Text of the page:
Jessica H: From the beginning you had a professor sort of validate;  “Yeah this is a business and you win this competition.” Now take us through this whole fundraising concept.

One Idea = One Million Dollars

Jessica K: The competition was a real pivotal moment in my life and for the business, because thinking through all the different elements of a business plan was so helpful –especially for someone that had no experience in business–or even had job. I was like 19, 20 years old. So, after I came up with the plan and we really believed in it, and I was matched up with some of these mentors who said, “You know this is a thing–like you this could be a great business–you have this branded.” The way we positioned it was that it was like the “Ben and Jerry’s” of baked goods, you know, personality brand, super-fun. The product names were like Kelly Jelly Banana Mmmm Bread and Jay Jay’s Most Moist Mocha Cake–like super fun, all named after my real friends and family and so there’s like a whole brand around it. I have to say the baked goods were really delicious.

So, all these mentors were just saying “this is a thing” and actually that initial mentor said “I will invest in you. I feel like you have something here, and I’m going to give you money to do it.” And then he connected me to other people that were investors, and then those investors connected me to other investors, like it was a true networking type of thing. I would just present my business plan, talk about how we’re running it, and I was in operations–it was not just a dream or idea. So, I was able to answer all the questions even at 19, 20 years old–learned how to position it and I ended up raising a million dollars.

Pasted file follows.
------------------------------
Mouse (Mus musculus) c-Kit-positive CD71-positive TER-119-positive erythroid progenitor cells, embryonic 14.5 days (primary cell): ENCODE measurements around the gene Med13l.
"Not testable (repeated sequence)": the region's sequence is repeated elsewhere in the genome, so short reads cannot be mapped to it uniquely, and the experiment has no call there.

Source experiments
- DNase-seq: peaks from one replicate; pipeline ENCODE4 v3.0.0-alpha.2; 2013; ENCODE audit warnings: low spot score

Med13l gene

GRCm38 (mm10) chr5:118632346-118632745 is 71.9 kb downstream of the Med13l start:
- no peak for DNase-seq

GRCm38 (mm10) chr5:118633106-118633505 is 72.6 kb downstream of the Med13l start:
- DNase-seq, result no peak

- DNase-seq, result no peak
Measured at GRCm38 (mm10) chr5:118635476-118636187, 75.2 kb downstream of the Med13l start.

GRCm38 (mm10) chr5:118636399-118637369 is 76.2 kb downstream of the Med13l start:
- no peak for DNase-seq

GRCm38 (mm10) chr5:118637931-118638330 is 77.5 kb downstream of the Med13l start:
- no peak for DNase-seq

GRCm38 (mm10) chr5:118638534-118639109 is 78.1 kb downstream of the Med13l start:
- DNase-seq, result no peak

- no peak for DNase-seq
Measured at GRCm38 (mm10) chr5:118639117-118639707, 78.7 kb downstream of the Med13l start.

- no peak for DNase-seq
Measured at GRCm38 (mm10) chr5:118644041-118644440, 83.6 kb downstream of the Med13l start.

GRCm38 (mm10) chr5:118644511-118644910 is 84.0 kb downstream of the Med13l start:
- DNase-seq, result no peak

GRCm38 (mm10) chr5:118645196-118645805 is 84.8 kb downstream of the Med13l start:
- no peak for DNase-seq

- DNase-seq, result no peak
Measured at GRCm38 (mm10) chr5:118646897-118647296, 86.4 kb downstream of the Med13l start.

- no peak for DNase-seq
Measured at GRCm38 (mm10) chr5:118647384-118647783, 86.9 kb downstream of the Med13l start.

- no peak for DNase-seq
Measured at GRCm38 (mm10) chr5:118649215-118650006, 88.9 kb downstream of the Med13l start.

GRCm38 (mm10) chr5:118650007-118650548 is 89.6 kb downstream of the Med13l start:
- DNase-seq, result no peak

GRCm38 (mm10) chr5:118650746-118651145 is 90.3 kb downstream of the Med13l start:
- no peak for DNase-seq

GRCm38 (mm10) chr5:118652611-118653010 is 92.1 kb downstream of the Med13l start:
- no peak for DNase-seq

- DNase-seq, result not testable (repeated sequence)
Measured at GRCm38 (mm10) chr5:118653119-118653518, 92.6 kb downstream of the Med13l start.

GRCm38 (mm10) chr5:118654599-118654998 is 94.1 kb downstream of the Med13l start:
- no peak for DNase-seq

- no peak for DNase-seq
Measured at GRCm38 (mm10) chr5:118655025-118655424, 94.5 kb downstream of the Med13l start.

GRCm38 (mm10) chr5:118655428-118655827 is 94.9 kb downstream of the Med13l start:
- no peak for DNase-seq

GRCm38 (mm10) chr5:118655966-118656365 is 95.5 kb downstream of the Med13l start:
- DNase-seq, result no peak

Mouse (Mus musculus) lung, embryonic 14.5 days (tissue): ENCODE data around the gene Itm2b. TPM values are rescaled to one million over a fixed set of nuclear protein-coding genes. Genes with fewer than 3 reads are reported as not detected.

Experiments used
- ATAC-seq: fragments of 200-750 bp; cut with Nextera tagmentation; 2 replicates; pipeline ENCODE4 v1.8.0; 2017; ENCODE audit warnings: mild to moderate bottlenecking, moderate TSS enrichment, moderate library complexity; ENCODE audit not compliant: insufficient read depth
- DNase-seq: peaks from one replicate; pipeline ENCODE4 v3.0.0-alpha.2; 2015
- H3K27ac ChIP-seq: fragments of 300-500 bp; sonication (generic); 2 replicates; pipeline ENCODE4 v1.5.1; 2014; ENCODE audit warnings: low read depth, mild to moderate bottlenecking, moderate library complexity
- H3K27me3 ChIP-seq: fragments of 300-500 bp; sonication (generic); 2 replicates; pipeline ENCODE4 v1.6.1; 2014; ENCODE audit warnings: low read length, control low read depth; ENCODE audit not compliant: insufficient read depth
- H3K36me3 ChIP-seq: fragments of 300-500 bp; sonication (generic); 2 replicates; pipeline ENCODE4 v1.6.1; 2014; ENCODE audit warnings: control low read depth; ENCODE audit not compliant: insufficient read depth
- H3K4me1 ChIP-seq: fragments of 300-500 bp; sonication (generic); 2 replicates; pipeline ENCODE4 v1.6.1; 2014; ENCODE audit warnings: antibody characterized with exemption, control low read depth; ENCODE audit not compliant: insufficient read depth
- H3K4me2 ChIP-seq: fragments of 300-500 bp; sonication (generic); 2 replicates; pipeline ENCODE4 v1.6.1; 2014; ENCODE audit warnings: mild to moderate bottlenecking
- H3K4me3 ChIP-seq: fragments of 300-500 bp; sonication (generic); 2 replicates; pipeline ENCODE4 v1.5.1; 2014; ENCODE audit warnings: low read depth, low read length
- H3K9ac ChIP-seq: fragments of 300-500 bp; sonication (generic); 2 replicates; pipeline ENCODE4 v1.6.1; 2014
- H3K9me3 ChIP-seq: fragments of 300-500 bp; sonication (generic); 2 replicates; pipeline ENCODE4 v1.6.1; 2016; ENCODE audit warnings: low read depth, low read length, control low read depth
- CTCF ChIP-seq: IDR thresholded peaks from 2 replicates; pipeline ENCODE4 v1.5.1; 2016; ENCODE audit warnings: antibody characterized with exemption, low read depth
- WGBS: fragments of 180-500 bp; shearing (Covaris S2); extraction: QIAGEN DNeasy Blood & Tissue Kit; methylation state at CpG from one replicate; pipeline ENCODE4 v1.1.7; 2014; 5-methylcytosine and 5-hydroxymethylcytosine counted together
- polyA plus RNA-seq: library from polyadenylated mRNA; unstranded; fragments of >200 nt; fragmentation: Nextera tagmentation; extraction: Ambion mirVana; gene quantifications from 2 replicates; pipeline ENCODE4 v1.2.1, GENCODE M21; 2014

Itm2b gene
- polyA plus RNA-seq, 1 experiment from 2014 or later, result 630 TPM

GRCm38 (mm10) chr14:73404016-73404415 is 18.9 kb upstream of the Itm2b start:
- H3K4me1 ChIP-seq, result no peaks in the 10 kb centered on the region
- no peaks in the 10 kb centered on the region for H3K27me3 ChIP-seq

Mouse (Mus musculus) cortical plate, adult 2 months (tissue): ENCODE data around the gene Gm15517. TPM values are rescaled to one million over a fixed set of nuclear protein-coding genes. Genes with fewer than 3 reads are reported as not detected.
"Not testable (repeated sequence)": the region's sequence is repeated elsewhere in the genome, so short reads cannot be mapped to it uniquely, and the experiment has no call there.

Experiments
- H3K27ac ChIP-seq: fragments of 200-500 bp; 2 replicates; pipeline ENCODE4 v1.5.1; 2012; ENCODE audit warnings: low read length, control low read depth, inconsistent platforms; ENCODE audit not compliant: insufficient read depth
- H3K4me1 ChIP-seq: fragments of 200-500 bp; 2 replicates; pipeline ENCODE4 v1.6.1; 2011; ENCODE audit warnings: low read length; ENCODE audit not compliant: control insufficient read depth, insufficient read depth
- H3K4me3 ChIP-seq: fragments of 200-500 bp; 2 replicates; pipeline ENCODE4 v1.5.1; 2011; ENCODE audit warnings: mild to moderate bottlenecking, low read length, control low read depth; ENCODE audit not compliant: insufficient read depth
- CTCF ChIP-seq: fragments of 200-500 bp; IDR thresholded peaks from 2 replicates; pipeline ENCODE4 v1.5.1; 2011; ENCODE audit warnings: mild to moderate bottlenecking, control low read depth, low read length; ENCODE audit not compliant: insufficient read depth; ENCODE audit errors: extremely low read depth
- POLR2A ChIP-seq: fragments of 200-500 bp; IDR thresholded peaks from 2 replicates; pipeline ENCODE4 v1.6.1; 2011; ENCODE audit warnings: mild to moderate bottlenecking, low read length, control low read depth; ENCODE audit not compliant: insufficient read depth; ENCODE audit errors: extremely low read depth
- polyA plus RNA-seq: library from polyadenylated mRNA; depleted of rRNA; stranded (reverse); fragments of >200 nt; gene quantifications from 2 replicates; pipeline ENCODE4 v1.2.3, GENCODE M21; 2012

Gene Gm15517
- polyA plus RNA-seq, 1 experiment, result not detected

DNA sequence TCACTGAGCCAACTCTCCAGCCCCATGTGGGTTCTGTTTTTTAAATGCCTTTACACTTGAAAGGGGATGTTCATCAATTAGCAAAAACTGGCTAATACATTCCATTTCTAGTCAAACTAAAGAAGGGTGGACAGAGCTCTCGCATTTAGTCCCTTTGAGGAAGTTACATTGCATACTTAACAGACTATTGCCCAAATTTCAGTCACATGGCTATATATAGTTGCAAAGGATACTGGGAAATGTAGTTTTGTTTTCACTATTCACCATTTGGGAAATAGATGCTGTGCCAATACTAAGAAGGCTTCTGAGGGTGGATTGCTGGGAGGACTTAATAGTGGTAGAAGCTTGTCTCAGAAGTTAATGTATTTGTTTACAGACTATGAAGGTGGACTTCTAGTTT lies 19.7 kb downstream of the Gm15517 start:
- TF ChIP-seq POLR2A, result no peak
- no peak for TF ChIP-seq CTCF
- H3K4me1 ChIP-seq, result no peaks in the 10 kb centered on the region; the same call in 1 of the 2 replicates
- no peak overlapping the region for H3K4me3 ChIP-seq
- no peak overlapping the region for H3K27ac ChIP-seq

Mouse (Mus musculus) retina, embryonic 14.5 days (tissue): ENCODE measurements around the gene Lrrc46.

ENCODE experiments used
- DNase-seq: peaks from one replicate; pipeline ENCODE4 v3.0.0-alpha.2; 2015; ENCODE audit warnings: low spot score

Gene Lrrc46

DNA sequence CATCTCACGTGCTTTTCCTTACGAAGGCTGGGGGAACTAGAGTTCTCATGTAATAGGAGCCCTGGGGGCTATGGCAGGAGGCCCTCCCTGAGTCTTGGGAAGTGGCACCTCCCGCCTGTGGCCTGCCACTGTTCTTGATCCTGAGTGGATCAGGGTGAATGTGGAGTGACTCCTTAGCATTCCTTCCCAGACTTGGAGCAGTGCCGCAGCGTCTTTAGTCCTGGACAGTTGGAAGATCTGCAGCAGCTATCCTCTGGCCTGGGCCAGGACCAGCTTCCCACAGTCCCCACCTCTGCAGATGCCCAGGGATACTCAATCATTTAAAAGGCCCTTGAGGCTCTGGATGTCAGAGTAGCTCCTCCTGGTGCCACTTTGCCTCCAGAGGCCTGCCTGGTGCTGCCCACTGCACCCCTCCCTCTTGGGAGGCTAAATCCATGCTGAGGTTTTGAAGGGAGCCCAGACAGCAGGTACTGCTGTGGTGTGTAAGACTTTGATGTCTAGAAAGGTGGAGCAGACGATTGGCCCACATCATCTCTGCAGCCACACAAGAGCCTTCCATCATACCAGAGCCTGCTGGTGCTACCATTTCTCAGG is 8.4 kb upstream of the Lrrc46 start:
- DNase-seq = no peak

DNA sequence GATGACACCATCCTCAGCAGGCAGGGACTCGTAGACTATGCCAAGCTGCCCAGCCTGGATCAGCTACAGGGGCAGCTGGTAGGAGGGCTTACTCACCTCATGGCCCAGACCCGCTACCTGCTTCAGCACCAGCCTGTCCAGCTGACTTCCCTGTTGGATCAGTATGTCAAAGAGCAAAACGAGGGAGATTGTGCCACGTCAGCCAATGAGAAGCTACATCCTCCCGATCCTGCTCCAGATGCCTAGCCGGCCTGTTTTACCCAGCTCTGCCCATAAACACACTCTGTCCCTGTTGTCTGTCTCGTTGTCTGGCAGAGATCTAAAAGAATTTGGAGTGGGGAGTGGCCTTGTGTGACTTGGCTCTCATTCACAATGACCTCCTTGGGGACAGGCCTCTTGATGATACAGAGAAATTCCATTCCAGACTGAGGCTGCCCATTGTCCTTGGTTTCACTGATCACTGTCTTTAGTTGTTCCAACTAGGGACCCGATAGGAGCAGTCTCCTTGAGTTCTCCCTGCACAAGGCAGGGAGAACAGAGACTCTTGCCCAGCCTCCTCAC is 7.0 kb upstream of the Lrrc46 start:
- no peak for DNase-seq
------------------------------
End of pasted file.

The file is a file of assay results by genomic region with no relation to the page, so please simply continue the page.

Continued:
Jessica H: Were you specifically thinking, “I’m raising a million dollars because this is where I want to take it and I need money for this kitchen,” because you could have continued to organically keep growing the business…

Jessica K: Sure.

Jessica H: …and just put money back from the business and you know the profits back into the business to eventually, you know, rent a kitchen somewhere. So, what was driving you? Like, “if I had this money, what it would mean for me?”

Putting the “Fun” in Fundraising

Jessica K: Well, I think the question you have to ask is; if I want to just literally be almost like that woman who was selling to that original pizzeria. She was just doing this on the side, baking out of probably her kitchen, or maybe a side kitchen, it must be sanitary. So she probably had some kind of approved kitchen, and she just kind of wanted to make money on the side. But once I did the business plan and I saw the vision that this could be like a Ben and Jerry’s like branded company,  then we started growing and I was like “I need to get out of my dorm room.” So, then I then kind of went to a professional kitchen and I have to pay for that. Then, in the midst of this whole process you know P.R. (Public Relations), they just picked up the story and I remember Providence Journal putting the story in that we won this prize. Stop and Shop Supermarket called me and they said “hey, you know we heard about your brand. We’d love to carry you in our stores.” Initially I said “no, we’re not a supermarket brand.” That’s a different story.